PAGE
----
One study showed that participants who took serrapeptase had significantly fewer bouts of coughing than the participants who took a placebo.

Health Risks

There have been only a few studies done specifically on the risks and side effects of serrapeptase. It is not recommended to take while pregnant or breastfeeding.

Serrapeptase has been shown to thin the blood, therefore it is also not recommended to take it with other blood thinners, fish oil, aspirin, or if you have a blood disorder.

Amount and Dosage

For serrapeptase to be effective, it has to be able to reach your intestine and move on to your bloodstream. If you are going to take it orally, it is important that it is enteric-coated in order to protect it from being destroyed and rendered ineffective by your stomach acid before it can reach the intestine. 

Recommended doses vary depending on the reason it is being taken.

  • For prevention: 10 mg daily
  • For arthritis, sinusitis, fibrocystic breast, bronchitis, and cardiovascular problems: 20 mg daily
  • For general pain: start with 10 mg and work up to 20 mg if needed
  • For injury, trauma, or post-surgery recovery: 30 mg for two days, then 20 mg daily until swelling and pain subside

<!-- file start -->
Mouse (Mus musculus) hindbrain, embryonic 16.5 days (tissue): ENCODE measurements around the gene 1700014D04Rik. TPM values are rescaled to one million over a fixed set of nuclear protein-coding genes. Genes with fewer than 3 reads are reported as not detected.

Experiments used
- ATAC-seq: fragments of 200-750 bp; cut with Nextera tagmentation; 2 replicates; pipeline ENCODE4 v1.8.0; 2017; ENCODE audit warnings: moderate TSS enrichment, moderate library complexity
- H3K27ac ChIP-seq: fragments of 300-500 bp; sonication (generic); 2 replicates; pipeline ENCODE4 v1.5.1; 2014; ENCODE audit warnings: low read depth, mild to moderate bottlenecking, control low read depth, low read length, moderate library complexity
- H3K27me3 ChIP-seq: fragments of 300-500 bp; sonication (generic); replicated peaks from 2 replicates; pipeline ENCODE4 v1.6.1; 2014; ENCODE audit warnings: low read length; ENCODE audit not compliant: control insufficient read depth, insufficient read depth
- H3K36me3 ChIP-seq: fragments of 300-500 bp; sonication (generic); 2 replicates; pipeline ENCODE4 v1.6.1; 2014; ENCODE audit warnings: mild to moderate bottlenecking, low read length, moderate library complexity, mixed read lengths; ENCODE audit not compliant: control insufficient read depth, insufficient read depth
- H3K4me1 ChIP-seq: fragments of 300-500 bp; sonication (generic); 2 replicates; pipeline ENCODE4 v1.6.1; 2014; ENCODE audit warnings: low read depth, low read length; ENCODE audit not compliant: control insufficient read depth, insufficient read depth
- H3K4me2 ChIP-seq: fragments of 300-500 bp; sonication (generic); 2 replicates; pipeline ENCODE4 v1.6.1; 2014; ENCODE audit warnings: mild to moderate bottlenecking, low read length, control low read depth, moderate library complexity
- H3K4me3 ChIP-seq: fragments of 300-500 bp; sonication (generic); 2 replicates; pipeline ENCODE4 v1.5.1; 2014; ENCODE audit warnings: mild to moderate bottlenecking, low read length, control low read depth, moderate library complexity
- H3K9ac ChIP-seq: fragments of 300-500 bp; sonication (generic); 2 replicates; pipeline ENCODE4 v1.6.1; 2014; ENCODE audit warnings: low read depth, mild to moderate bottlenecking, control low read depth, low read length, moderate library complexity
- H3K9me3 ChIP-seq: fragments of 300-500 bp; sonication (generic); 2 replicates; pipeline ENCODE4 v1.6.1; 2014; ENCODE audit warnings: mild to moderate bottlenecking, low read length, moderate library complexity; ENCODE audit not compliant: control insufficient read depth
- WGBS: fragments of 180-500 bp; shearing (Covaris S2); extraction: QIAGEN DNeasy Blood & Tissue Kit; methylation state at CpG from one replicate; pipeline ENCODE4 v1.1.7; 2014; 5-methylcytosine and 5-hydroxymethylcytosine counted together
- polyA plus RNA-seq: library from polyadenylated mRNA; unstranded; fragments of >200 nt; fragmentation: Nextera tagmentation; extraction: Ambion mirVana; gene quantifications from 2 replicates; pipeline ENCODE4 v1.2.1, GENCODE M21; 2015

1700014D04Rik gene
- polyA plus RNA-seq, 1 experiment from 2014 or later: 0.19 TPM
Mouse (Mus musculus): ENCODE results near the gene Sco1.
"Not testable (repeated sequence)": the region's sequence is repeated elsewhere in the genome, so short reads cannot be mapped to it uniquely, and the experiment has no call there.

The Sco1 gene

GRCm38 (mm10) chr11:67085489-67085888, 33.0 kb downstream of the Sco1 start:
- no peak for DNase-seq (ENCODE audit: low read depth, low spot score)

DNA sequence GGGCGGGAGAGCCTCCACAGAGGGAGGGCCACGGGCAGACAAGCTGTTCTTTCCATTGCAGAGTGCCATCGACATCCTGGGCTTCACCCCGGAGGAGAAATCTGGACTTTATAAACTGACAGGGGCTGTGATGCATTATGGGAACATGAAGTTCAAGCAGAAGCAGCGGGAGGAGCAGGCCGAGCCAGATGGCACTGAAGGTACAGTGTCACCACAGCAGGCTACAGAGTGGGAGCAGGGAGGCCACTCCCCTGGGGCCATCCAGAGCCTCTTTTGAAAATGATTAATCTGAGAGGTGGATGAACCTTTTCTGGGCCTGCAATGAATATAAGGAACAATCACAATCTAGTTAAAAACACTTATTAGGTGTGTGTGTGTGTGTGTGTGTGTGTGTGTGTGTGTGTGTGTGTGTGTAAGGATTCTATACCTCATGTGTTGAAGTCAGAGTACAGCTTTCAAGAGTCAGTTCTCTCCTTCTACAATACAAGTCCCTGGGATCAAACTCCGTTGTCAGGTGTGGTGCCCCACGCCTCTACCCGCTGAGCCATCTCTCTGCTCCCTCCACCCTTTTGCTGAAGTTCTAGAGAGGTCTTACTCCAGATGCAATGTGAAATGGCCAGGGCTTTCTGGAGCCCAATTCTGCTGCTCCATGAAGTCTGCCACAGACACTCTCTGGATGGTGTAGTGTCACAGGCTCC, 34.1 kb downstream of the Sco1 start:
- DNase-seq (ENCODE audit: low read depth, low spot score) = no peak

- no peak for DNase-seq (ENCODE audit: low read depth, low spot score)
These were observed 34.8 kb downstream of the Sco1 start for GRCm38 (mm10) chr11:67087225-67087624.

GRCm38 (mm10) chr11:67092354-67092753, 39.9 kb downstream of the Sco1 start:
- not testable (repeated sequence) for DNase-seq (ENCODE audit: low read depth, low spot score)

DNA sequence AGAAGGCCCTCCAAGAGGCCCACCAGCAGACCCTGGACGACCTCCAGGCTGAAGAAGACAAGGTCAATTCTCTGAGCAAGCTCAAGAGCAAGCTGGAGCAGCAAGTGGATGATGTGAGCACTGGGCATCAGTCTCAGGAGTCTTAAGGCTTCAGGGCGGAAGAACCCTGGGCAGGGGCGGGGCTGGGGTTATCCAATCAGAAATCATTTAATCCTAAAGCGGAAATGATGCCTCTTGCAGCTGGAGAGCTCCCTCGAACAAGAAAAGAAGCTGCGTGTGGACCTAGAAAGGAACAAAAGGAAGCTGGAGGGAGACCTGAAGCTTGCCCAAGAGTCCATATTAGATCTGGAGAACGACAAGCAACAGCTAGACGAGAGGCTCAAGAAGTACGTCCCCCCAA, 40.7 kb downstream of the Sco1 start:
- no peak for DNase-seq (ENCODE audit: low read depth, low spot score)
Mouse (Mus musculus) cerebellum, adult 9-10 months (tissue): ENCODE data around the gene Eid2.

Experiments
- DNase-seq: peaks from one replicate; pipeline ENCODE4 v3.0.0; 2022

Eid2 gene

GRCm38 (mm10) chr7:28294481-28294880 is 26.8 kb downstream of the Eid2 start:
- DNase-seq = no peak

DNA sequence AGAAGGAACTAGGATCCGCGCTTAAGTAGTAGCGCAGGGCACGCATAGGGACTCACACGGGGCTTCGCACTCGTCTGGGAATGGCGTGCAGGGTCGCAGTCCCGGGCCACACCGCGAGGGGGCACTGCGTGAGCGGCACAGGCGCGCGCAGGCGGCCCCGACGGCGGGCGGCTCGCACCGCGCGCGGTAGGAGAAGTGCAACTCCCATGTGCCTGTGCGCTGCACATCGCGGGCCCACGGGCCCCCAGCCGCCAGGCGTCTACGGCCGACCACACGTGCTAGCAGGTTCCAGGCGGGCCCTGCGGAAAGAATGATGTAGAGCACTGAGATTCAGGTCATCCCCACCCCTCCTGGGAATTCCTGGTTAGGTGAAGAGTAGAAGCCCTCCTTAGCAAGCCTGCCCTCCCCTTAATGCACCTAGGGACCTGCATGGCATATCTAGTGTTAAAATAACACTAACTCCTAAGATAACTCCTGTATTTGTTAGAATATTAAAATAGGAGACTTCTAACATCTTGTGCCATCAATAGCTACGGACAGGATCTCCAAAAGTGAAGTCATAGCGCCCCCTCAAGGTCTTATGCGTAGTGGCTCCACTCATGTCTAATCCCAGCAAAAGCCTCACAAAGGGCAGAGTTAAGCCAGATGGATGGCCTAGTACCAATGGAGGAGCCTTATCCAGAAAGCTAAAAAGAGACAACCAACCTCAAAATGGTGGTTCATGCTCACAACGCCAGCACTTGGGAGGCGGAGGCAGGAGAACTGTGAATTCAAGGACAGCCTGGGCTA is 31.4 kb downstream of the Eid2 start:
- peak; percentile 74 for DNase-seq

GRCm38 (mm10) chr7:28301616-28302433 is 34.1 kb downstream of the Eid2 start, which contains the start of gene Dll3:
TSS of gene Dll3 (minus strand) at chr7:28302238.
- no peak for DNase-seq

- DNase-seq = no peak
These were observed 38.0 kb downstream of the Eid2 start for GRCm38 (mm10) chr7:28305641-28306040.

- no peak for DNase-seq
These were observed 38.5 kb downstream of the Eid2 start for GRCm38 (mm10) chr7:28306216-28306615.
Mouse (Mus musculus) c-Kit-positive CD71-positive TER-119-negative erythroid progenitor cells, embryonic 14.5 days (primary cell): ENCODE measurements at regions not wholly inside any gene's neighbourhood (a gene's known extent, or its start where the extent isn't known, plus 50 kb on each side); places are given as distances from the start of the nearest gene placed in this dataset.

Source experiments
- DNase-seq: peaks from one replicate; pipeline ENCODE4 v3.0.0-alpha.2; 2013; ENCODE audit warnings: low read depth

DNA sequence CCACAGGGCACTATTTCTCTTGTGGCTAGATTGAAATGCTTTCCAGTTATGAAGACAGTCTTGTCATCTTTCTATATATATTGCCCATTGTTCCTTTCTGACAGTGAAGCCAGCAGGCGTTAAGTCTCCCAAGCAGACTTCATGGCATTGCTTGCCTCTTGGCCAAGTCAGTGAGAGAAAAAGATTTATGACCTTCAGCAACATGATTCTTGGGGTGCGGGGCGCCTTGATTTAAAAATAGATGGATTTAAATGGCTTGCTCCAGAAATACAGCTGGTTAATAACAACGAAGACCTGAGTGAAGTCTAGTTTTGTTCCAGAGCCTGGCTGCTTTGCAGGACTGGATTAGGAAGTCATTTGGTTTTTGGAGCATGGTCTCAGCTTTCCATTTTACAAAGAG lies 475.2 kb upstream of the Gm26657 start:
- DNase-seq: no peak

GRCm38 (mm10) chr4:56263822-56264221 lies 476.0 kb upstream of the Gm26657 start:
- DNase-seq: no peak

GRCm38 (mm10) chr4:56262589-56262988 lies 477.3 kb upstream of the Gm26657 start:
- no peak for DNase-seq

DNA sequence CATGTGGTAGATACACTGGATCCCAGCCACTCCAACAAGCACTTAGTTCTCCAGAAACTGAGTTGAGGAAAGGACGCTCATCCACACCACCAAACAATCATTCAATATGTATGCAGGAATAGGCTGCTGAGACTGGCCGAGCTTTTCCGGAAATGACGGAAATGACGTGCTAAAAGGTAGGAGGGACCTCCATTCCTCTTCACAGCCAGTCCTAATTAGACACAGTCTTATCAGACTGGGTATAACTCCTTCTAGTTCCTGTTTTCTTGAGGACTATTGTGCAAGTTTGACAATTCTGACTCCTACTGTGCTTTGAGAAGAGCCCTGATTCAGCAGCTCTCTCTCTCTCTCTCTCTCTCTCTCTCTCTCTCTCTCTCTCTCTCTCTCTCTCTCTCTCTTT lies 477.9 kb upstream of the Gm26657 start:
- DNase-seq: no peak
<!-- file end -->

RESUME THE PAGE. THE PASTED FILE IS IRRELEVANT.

It is also recommended that serrapeptase be taken on an empty stomach. 

WebMD Medical Reference Reviewed by Dan Brennan, MD on November 14, 2020

Sources

Sources:

BMC Microbiology: “Serratiopeptidase: a well-known metalloprotease with a new non-proteolytic activity against S. aureus biofilm."

International Journal of Oral & Maxillofacial Surgery: “Effect of the proteolytic enzyme serrapeptase on swelling, pain, and trismus after surgical extraction of mandibular third molars.”

International Journal of Surgery: “Serratiopeptidase: A systematic review of the existing evidence.”

Journal of Internal Medicine: “Biofilm infections, their resilience to therapy and innovative treatment strategies.”

Journal of International Medical Research: “Evaluation of Serratia Peptidase in Acute or Chronic Inflammation of Otorhinolaryngology Pathology: A Multicentre, Double-Blind, Randomized Trial Versus Placebo.

Journal of Maxillofacial and Oral Surgery: “Role of Serratiopeptidase After Surgical Removal of Impacted Molar: A Systematic Review and Meta-analysis."

Journal of Pharmaceutical Analysis: “Analytical techniques for serratiopeptidase: A review.

National Library of Medicine: “Reduction of postoperative swelling. Objective measurement of swelling of the upper ankle joint in treatment with serrapeptase-- a prospective study.”

National Library of Medicine: “Anti-inflammatory action of a protease, TSP,  produced by Serratia.”

National Library of Medicine: “Effect of the proteolytic enzyme serrapeptase in patients with chronic airway disease.”

National Library of Medicine: “The biotechnological potential of fibrinolytic enzymes in the dissolution of endogenous blood thrombi.”

Science Direct: “Biofilms busters to improve the detection of Borrelia using PCR."

YouTube: “How Much Serrapeptase Should I Take?” Dr. Jinaan Jawad.